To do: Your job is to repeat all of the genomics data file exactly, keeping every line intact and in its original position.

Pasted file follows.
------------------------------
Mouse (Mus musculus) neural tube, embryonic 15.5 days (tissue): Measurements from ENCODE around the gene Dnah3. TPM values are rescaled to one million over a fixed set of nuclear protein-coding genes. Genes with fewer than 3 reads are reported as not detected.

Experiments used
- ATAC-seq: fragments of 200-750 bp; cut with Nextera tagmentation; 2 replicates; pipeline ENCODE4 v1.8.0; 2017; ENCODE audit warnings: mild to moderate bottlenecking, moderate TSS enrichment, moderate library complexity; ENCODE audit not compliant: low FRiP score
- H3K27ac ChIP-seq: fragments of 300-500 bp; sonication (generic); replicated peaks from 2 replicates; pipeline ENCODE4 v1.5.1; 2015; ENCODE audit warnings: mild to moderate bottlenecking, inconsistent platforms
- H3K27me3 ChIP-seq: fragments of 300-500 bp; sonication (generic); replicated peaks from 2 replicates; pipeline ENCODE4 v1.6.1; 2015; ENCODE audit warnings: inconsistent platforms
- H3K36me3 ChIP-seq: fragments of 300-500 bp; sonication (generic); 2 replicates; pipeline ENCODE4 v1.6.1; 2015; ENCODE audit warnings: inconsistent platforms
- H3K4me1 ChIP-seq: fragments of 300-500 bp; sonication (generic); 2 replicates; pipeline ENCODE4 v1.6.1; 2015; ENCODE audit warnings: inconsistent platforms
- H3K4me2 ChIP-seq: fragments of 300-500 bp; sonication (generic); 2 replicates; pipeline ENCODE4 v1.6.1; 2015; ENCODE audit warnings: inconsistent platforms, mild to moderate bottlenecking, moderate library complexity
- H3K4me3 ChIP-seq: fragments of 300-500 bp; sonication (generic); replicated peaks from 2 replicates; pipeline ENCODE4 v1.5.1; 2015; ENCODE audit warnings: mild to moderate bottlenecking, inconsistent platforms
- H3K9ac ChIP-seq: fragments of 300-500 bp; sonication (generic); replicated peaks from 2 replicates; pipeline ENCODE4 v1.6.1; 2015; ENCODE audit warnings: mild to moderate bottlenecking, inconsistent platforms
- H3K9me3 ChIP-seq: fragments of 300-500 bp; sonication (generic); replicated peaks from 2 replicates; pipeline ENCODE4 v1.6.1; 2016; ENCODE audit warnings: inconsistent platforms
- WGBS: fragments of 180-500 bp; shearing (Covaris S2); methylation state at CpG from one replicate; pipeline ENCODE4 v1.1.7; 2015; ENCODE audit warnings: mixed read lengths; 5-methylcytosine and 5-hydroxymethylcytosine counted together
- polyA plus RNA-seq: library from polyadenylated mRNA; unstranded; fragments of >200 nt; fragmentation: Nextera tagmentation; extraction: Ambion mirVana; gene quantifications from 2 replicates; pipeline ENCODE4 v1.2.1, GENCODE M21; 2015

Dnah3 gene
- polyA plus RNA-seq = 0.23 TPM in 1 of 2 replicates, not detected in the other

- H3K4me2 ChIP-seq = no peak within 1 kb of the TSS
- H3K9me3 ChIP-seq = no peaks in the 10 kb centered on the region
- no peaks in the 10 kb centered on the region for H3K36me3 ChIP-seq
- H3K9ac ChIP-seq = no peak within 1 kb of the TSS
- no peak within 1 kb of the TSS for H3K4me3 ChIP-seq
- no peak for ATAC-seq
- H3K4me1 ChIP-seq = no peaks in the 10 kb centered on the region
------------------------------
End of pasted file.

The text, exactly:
Mouse (Mus musculus) neural tube, embryonic 15.5 days (tissue): Measurements from ENCODE around the gene Dnah3. TPM values are rescaled to one million over a fixed set of nuclear protein-coding genes. Genes with fewer than 3 reads are reported as not detected.

Experiments used
- ATAC-seq: fragments of 200-750 bp; cut with Nextera tagmentation; 2 replicates; pipeline ENCODE4 v1.8.0; 2017; ENCODE audit warnings: mild to moderate bottlenecking, moderate TSS enrichment, moderate library complexity; ENCODE audit not compliant: low FRiP score
- H3K27ac ChIP-seq: fragments of 300-500 bp; sonication (generic); replicated peaks from 2 replicates; pipeline ENCODE4 v1.5.1; 2015; ENCODE audit warnings: mild to moderate bottlenecking, inconsistent platforms
- H3K27me3 ChIP-seq: fragments of 300-500 bp; sonication (generic); replicated peaks from 2 replicates; pipeline ENCODE4 v1.6.1; 2015; ENCODE audit warnings: inconsistent platforms
- H3K36me3 ChIP-seq: fragments of 300-500 bp; sonication (generic); 2 replicates; pipeline ENCODE4 v1.6.1; 2015; ENCODE audit warnings: inconsistent platforms
- H3K4me1 ChIP-seq: fragments of 300-500 bp; sonication (generic); 2 replicates; pipeline ENCODE4 v1.6.1; 2015; ENCODE audit warnings: inconsistent platforms
- H3K4me2 ChIP-seq: fragments of 300-500 bp; sonication (generic); 2 replicates; pipeline ENCODE4 v1.6.1; 2015; ENCODE audit warnings: inconsistent platforms, mild to moderate bottlenecking, moderate library complexity
- H3K4me3 ChIP-seq: fragments of 300-500 bp; sonication (generic); replicated peaks from 2 replicates; pipeline ENCODE4 v1.5.1; 2015; ENCODE audit warnings: mild to moderate bottlenecking, inconsistent platforms
- H3K9ac ChIP-seq: fragments of 300-500 bp; sonication (generic); replicated peaks from 2 replicates; pipeline ENCODE4 v1.6.1; 2015; ENCODE audit warnings: mild to moderate bottlenecking, inconsistent platforms
- H3K9me3 ChIP-seq: fragments of 300-500 bp; sonication (generic); replicated peaks from 2 replicates; pipeline ENCODE4 v1.6.1; 2016; ENCODE audit warnings: inconsistent platforms
- WGBS: fragments of 180-500 bp; shearing (Covaris S2); methylation state at CpG from one replicate; pipeline ENCODE4 v1.1.7; 2015; ENCODE audit warnings: mixed read lengths; 5-methylcytosine and 5-hydroxymethylcytosine counted together
- polyA plus RNA-seq: library from polyadenylated mRNA; unstranded; fragments of >200 nt; fragmentation: Nextera tagmentation; extraction: Ambion mirVana; gene quantifications from 2 replicates; pipeline ENCODE4 v1.2.1, GENCODE M21; 2015

Dnah3 gene
- polyA plus RNA-seq = 0.23 TPM in 1 of 2 replicates, not detected in the other

- H3K4me2 ChIP-seq = no peak within 1 kb of the TSS
- H3K9me3 ChIP-seq = no peaks in the 10 kb centered on the region
- no peaks in the 10 kb centered on the region for H3K36me3 ChIP-seq
- H3K9ac ChIP-seq = no peak within 1 kb of the TSS
- no peak within 1 kb of the TSS for H3K4me3 ChIP-seq
- no peak for ATAC-seq
- H3K4me1 ChIP-seq = no peaks in the 10 kb centered on the region